I have seven months. I’m 34 years old. It’s the best seven months of my life. I can honestly say I don’t remember anything before 14. I don’t remember sobriety, because I was like a kid. I really wish somebody had stopped me sooner, but I don’t think that I would have. I wouldn’t have listened. If I don’t know how to do … I don’t know how to do a lot of stuff, a lot of stuff. I call my sponsor at least three times a day.
Putting the drug down is the easiest part of this. Stopping, walking away from a drink, walking away from the drugs, that’s the easy part. The emotional sobriety is the hardest thing that I have, because being honest with myself and other people, making amends for shit you did wrong. That’s hard. I’ve always heard people, they go back out after the fourth step. Yeah, it’s a hard step, to admit you’re wrong and then to tell somebody else about it. It’s hard. I’ve done a lot of things that I’m not proud of. Releasing it and talking about it, it’s almost … You get relief from it.
I know that by not doing those things anymore, I’m a better person because of that. I try to live my life like that. There’s a couple people out there that I’ll never be able to make amends to; so I have to be a better person maybe stop somebody else from doing things that I did. That’s how I look at it. I always raise my hand in meetings because that’s how my life got saved. If that woman wouldn’t have spoken up, I don’t know where I would be.
I don’t know where I would be if New Directions hadn’t done what they did. Forever in my heart, the planets aligned for my treatment. The planets aligned. God knew that I had to do 30 days in Washington, because I would have never accepted 90 days. We all know I needed 90 days, but I would have never gone. I would have left, because it would have been too big for me. I did 30 days here, 60 days here. It all worked out. Everything worked out for a reason. Everything I did, everything I’ve been through.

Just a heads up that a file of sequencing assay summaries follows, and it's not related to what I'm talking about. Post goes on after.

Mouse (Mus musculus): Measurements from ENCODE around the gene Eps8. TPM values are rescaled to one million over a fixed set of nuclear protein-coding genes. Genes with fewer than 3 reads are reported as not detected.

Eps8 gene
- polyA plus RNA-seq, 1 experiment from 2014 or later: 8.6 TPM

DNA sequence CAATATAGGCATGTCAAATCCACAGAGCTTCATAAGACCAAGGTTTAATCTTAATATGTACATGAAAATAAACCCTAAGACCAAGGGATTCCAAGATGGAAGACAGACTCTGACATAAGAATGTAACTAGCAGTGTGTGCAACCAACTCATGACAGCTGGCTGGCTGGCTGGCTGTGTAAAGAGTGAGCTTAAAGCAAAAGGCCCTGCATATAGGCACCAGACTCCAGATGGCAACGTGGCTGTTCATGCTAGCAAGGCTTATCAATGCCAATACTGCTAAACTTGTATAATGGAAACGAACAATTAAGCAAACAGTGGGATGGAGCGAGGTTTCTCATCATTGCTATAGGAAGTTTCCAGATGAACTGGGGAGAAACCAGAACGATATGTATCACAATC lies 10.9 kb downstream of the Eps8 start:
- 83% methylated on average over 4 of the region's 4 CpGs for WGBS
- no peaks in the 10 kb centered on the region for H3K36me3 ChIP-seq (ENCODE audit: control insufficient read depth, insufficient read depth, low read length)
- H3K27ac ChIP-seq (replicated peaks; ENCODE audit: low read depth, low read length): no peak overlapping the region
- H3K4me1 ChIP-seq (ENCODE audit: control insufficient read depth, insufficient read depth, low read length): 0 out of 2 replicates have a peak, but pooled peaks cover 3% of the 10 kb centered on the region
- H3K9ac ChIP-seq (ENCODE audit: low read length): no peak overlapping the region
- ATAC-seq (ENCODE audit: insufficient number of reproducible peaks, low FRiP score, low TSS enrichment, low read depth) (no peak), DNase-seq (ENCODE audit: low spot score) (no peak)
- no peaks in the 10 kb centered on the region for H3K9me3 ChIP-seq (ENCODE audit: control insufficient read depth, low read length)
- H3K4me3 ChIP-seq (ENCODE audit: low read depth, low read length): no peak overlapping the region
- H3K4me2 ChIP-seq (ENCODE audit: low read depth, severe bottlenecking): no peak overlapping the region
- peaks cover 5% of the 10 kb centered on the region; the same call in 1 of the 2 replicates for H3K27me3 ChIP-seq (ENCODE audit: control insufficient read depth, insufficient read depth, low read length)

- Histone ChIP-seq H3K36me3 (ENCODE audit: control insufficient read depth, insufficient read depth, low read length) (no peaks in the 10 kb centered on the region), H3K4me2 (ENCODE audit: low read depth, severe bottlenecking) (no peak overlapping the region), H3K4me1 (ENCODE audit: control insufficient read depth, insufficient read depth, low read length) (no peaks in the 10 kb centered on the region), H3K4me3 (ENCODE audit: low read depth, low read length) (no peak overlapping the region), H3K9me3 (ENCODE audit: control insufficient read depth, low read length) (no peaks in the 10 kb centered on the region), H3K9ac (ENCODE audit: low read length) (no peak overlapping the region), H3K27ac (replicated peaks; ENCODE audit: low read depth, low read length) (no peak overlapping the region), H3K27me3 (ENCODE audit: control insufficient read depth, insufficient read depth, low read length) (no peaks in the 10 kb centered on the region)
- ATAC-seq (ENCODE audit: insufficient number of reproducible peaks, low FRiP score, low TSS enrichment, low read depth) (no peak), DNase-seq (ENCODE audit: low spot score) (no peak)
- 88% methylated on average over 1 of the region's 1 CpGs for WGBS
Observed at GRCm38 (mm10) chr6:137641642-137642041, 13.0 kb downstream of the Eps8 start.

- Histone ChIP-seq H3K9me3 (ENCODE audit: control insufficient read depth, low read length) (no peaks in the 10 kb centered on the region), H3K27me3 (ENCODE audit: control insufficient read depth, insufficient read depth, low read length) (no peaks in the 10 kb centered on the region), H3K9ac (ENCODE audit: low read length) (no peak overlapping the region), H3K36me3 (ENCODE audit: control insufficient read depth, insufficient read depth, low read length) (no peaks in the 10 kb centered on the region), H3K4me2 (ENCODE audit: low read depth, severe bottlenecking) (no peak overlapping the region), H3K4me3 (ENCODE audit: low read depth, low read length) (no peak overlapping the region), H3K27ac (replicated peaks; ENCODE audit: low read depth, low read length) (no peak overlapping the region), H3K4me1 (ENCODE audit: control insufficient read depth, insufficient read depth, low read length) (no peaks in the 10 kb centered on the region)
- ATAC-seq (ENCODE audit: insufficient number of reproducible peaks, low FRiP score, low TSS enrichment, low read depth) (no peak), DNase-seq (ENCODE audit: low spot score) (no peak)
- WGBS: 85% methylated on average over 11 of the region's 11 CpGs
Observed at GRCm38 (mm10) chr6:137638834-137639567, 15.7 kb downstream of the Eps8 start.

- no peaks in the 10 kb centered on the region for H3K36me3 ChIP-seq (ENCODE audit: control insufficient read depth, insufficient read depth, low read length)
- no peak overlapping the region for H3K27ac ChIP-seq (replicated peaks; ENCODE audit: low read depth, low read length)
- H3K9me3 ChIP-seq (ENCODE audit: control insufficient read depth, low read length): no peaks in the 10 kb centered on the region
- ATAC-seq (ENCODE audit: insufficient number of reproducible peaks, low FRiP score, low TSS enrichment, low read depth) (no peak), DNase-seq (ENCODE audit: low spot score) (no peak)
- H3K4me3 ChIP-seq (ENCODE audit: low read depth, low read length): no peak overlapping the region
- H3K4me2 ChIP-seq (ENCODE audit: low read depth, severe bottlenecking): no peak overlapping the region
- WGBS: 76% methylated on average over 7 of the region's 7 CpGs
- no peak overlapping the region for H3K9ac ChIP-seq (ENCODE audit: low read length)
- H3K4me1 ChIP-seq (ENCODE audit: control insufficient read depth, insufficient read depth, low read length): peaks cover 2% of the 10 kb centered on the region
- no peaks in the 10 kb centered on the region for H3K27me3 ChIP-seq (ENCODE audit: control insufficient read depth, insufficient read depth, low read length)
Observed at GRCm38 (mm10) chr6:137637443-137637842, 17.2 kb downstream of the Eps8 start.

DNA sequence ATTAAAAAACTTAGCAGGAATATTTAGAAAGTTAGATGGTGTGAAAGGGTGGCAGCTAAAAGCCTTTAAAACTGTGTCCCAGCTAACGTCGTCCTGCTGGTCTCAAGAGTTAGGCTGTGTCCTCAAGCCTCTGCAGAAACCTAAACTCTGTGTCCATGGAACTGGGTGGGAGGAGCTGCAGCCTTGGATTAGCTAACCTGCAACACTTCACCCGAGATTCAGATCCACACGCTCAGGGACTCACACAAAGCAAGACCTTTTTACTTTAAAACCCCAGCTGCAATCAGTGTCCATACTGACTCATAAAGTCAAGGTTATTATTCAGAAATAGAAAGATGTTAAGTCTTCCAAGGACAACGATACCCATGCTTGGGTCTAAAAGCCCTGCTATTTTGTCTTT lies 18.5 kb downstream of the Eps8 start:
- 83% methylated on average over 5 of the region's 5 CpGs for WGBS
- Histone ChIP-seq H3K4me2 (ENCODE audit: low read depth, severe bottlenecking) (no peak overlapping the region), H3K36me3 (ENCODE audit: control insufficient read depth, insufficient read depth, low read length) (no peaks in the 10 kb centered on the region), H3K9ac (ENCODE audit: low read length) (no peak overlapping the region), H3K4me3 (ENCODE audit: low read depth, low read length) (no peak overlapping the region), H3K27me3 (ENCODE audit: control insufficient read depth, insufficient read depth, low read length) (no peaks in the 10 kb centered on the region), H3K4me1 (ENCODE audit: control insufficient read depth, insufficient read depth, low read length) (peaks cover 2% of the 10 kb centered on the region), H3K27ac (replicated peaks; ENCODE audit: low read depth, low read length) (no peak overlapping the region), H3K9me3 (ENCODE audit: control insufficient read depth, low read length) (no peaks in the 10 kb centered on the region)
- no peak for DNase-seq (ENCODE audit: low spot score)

My parents turned their back on me. I’m 34. My mom never, ever has turned her back on me. I was on the streets, doing God knows what, and she still would call me and tell me she loved me. For those 30 days at Pat Moore, my mom didn’t speak to me at all. She would not take my phone calls, nothing. I’m sure she called to make sure I was still there. I’m almost guessing, but she didn’t talk to me.
She was like, “No, you have to do this on your own.” I’ve never had to do that. Everything worked out and the gift of walking into places and people who saw me in treatment and didn’t think I’d make it, it’s worth it. I sometimes do it for …
I just have so many people to prove wrong, because everybody I met in my path is always like, “You’ll never make it.” Yeah, I just wish that I hadn’t figured this out ten years ago; but then I get to share my story with people. I live in sober living right now. I’m second oldest person in the house.
I get to show those people, “Listen, if you keep doing that, you’re going to be 34 living in sober living. Not cute, right? Yes, that’s what I need, but it’s not cute. Like do this shit when you’re 21, 22, so you have your whole life. I have like, I have felonies. I’ll have a hard time getting an apartment, a job, anything.” If I can save one person from walking down that path and getting this bad.
I’d tell people, “It’s not if, it’s when. Yeah, you might not have sold your body yet, but you will. You might not have gone to jail, but you will.” All my experiences made me, and I think that God let me walk through them so that I could help people with it. God knew I could handle it. I was strong enough. I wouldn’t change my past for anything, because I feel like super special to be able to be a part of this program. Yeah. That’s all I got. Monica, alcoholic.
Speaker 1: If you or a loved one are suffering from addiction, please call our caring admissions counselors today at 1-800-93-women. That’s 1-800-939-6636.